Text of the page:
Around this time of year acorns begin to fall to the ground. On a windy day it is wise to avoid standing under a tree.! I wrote an article called “Harvesting And Processing Acorns” that explains the process of harvesting and preparing acorns as a food source. However, I have a different focus for the use of acorns in this article.
How many readers carry a slingshot in their Bug Out Bag? I keep one in my outdoor bag but rarely use it. The ammunition that I use are usually rough rocks that tend to curve out at their launching. A person can use marbles or steel shot for more accurate shooting but that can be expensive for ongoing practice sessions.
As I was traveling on a country road recently I noticed the abundance of acorns on the ground and it dawned on me that their near-round shape and density would make good material with which to practice shooting with my slingshot. I was able to collect quite a volume of acorns in a very short time to have on hand. I selected the acorns without the caps and with no splits down the side. Split acorns can come apart when shot and can be dangerous to anything along the sidelines down range.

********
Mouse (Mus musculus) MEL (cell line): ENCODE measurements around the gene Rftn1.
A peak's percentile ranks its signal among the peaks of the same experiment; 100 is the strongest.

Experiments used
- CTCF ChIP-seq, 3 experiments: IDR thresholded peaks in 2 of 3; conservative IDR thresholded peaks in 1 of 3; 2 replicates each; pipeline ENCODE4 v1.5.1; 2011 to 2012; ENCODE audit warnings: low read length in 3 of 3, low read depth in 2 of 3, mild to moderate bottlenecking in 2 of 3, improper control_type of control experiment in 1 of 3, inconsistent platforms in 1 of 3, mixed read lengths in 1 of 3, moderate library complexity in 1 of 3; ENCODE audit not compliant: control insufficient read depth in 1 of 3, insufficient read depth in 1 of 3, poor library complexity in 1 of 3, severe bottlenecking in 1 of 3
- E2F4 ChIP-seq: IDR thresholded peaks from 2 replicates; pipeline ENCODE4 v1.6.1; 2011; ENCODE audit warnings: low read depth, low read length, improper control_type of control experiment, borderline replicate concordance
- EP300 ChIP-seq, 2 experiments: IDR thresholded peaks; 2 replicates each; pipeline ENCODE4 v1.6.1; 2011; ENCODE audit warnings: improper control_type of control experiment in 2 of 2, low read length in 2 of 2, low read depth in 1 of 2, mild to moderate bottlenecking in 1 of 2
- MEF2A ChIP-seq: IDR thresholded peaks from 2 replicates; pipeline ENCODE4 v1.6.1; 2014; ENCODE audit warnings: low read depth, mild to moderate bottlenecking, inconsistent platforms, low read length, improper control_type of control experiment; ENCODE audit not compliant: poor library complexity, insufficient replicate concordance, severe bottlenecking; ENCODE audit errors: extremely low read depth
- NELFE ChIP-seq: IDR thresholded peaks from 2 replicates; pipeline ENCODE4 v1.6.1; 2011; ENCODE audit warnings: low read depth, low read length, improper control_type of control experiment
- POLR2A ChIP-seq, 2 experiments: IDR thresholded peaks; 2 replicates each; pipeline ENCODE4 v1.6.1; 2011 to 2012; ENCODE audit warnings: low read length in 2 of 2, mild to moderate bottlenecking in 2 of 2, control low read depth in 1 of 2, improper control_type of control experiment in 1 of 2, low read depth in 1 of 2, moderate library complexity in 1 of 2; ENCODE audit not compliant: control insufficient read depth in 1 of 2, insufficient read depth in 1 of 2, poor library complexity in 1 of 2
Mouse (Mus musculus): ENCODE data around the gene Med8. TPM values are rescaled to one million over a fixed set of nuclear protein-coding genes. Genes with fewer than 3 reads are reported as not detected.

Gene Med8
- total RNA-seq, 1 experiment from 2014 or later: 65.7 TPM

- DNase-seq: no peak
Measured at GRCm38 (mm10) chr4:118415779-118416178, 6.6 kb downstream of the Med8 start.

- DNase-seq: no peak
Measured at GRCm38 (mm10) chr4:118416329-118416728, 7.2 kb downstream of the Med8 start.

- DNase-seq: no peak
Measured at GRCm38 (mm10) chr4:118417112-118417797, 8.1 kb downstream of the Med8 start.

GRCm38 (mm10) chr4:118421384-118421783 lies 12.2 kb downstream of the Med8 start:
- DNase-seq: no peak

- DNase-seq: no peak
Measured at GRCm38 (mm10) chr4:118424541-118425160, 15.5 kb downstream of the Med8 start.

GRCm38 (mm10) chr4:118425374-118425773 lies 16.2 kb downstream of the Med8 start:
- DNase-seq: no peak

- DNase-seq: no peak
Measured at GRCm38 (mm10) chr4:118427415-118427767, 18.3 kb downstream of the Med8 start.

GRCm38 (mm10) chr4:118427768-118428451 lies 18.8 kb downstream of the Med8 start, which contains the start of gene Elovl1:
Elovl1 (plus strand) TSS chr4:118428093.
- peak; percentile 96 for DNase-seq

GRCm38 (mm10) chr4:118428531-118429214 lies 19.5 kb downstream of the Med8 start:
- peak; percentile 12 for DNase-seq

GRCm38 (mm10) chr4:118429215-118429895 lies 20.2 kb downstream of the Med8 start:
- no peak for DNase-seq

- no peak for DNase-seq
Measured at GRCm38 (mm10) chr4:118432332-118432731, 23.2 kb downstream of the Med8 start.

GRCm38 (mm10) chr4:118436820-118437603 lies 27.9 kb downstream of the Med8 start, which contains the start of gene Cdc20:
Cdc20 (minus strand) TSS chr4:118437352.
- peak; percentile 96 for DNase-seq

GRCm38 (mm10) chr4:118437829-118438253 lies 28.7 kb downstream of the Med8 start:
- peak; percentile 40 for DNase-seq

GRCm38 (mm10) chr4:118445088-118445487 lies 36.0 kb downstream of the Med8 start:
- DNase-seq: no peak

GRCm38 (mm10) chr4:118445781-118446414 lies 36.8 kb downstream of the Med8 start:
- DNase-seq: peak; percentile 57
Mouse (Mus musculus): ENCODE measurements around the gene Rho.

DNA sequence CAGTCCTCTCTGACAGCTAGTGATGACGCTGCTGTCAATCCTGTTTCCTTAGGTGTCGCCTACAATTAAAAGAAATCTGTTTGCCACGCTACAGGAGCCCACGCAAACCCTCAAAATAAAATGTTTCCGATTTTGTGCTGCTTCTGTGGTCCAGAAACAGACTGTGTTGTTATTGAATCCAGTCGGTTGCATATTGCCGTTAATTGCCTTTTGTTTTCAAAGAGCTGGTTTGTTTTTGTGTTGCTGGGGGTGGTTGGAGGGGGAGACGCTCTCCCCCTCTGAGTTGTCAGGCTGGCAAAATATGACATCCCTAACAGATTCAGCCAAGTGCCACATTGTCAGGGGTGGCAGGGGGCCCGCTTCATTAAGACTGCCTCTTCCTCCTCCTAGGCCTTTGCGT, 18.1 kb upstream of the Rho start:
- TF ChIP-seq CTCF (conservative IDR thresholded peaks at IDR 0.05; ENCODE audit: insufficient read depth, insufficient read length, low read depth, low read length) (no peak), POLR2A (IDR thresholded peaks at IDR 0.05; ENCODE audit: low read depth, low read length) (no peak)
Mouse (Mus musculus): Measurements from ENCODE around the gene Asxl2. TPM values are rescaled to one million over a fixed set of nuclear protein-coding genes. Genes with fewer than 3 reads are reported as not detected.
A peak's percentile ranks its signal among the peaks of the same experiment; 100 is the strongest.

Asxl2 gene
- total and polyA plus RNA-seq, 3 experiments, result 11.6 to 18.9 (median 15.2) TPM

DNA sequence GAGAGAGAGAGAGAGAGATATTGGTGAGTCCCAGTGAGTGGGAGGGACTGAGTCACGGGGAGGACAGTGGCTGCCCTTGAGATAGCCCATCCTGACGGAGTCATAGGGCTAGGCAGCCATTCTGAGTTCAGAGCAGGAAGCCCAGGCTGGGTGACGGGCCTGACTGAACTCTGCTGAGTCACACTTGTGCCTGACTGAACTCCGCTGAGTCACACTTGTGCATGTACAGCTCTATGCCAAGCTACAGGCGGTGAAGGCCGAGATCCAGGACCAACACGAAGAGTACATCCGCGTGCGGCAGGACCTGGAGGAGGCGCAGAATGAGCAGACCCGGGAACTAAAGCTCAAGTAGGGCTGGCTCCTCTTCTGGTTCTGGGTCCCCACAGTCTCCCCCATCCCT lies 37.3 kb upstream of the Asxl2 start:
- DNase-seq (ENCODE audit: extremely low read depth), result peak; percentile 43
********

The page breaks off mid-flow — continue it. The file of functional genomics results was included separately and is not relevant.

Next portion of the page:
Each acorn has a large dot at the top where it had been fastened to the cap. My best results come when I place that dot in the center of the leather pouch. The acorn shoots straight and I only need to adjust the elevation of my aim. The mass of an acorn is quite devastating.
So take advantage of this season and collect an abundance of acorns to help sharpen your slingshot skill. For shooting tips and inspiration you can watch “Carolina Camera: The Sling Shot Man” to witness some remarkable marksmanship.